Just as I prefer to use non-toxic kitchen utensils, I try to stick with organic foods whenever possible. But many wonder if the extra cost of organic food is really worth it. Here’s what I learned about it when it’s (and when it’s not) worth it.
What is organic food?
We’ve all been to a grocery store or a farmer’s market with organic labeled food. What this means can be confusing.
Organic labeling requires production without the use of synthetic pesticides, artificial fertilizers, or genetically modified organisms. Animals raised for meat should be fed 100% organic feed as well as rearing with access to outdoors all year round. Shiny people (such as cows) should be fed at least 30% of their pasture.
In addition, foods prepared with at least 95% organic ingredients are allowed to use organic labels. People with at least 70% organic ingredients will use the label “made from organic ingredients” and foods containing 100% organic ingredients will display this percentage on their labels.
How are organic labels organized?
Before a product can boast of an “organic” label, the manufacturer must first go through a process to ensure farm land, growing practices and practices that meet the standards set by regulators. ۔ The organization that regulates organic labels in the United States is the USDA’s National Organic Program (NOP).
Organic food manufacturers need to update the NOP on their practices every year. NOP works with third party certifiers who inspect the operations of food producers each year.
Beginning in 2013, certifiers will now have to check for residues in at least 5% of food products certified by each agency. This test can help identify any food manufacturers that are not following strict organic guidelines.
The USDA keeps track of certified organic activities in its organic integrity database.
When foods are imported, in order to be labeled as organic, they must be certified by a NOP-approved certification agent or equivalent in that country if the regulations are the same. In countries that do not have an organic certificate or whose regulations differ from those of the United States, food will be produced under a recognized agreement. This means that NOP regulations must be met in the growing procedures and procedures before importing.
Unfortunately, not all of these precautions are taken as intended. In 2019, when NOP revoked the organic certification from a Turkish supplier, they did not investigate the recent shipment, although there is a high risk of fraud.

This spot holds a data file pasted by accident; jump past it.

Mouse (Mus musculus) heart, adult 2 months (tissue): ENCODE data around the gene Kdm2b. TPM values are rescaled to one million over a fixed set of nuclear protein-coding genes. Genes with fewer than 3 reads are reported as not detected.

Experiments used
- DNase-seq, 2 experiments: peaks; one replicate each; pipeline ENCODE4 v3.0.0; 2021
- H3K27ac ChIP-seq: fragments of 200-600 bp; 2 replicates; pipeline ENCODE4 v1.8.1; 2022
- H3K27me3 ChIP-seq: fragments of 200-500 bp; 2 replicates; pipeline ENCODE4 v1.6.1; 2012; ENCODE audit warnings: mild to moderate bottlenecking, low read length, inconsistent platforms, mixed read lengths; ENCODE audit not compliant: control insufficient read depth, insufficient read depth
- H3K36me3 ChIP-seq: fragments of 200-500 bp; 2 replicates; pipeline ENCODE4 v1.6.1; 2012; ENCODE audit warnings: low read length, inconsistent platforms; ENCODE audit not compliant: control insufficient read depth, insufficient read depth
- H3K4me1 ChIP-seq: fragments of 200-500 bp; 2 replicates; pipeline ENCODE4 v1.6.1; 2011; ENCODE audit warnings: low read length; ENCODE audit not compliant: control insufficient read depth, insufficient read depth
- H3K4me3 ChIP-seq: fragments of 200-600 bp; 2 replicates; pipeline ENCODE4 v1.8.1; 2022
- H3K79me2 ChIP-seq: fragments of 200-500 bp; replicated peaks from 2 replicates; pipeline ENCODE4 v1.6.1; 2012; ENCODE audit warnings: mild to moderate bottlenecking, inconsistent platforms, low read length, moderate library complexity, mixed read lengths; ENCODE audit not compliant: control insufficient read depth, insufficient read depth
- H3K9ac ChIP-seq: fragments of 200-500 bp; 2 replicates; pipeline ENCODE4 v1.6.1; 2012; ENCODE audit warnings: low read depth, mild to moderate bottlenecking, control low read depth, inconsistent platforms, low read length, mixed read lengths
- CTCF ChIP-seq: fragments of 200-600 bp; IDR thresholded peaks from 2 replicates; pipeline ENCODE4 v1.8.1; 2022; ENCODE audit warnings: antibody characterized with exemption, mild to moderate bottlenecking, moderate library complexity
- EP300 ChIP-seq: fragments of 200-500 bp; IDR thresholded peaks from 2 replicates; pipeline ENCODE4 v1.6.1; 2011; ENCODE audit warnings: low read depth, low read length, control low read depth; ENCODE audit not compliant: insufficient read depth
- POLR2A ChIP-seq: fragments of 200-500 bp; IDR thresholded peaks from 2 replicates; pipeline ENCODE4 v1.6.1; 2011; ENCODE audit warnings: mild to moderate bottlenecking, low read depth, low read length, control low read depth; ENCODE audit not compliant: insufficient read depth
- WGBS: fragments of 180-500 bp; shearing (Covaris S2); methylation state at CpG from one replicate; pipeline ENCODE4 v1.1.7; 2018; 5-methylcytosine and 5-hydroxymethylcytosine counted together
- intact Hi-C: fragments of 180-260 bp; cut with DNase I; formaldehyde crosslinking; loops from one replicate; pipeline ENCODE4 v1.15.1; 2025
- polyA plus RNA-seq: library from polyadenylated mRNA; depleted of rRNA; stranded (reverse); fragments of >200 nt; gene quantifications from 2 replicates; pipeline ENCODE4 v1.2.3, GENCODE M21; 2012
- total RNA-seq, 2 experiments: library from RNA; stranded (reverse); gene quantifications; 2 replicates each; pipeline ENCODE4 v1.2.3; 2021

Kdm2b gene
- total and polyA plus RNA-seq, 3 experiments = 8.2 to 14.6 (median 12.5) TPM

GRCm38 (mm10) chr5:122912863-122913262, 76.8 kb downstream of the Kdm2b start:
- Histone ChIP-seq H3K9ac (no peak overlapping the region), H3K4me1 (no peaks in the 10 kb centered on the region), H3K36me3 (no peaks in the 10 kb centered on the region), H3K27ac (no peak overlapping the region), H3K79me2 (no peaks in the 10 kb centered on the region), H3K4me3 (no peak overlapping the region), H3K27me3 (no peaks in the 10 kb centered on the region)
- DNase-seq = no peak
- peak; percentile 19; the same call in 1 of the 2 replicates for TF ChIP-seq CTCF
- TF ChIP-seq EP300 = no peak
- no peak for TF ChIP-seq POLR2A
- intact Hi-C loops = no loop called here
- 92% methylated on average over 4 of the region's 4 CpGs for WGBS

How to know if organic food is really organic
An obvious concern is that organic food is definitely not worth it, even if it is not organic.
Although we may not be able to tell if what we are eating is really organic because there is no way to tell by looking at it, there are some things we can do to reduce the chances of getting fake organic food. Can:
- Grow a garden – If grown organically, you know your own vegetables will be safe. I always try to keep something in my summer garden!
- Avoid imported foods (especially grains) – The main concern with fraudulent organic foods is imported grains, so it may be helpful to avoid imported foods whenever possible.
- Absolutely avoid grains Since grains are one of the biggest risks to eating granular organic foods, avoiding grains whenever possible gives you a better chance of avoiding counterfeit foods.
- Shop local – The other side of the coin is buying local organic produce. It’s easy to regularize foods made in the United States.
It is also important to put pressure on regulators to hire and prevent fraudulent organic food from entering the market.
What are the benefits of organic food?
Assuming the organic foods we are talking about are really organic, there are some benefits that can make them worth the extra cost:
Many families believe that organic foods are more nutritious than traditional foods. According to a 2012 meta-analysis, there is no significant difference in the nutritional value of traditionally grown and organically prepared foods. However, more recent research challenges this finding.
A study published two years later found that organic production had significantly reduced heavy metals compared to conventional production. Organic foods are also high in antioxidants (between 19% and 69% from traditional foods). This increase in antioxidants is equivalent to eating an extra serving or two of vegetables every day.
Additionally, a 2016 review found that organic milk and meat contained higher levels of iron and about 50% more omega-3s than traditional alternatives. Omega 3s are important for balancing fatty acids in the body and reducing inflammation. They lower your blood fat levels and reduce the build up of plaque in your blood vessels, balancing “good” and “bad” cholesterol and reducing heart disease.
The study also found that organic dairy has low levels of selenium and iodine, so more research is needed.
Aside from health, this is often my main reason for shopping locally for seasonal foods. It just tastes better!
Nutrition and taste often go hand in hand. Foods with more nutrients often taste better than foods with less nutrients (think of fresh, red strawberries in June than the white ones you get in January). Although there is not much data on which foods taste better, every family can see for themselves whether organic flavors are better or not.
Pesticides are usually at the top of the list when it comes to organic food versus traditional foods, if you consult the parent room. According to the 2012 analysis (four times more than the 2014 meta-analysis), the residue of pesticides in conventional production is five times higher.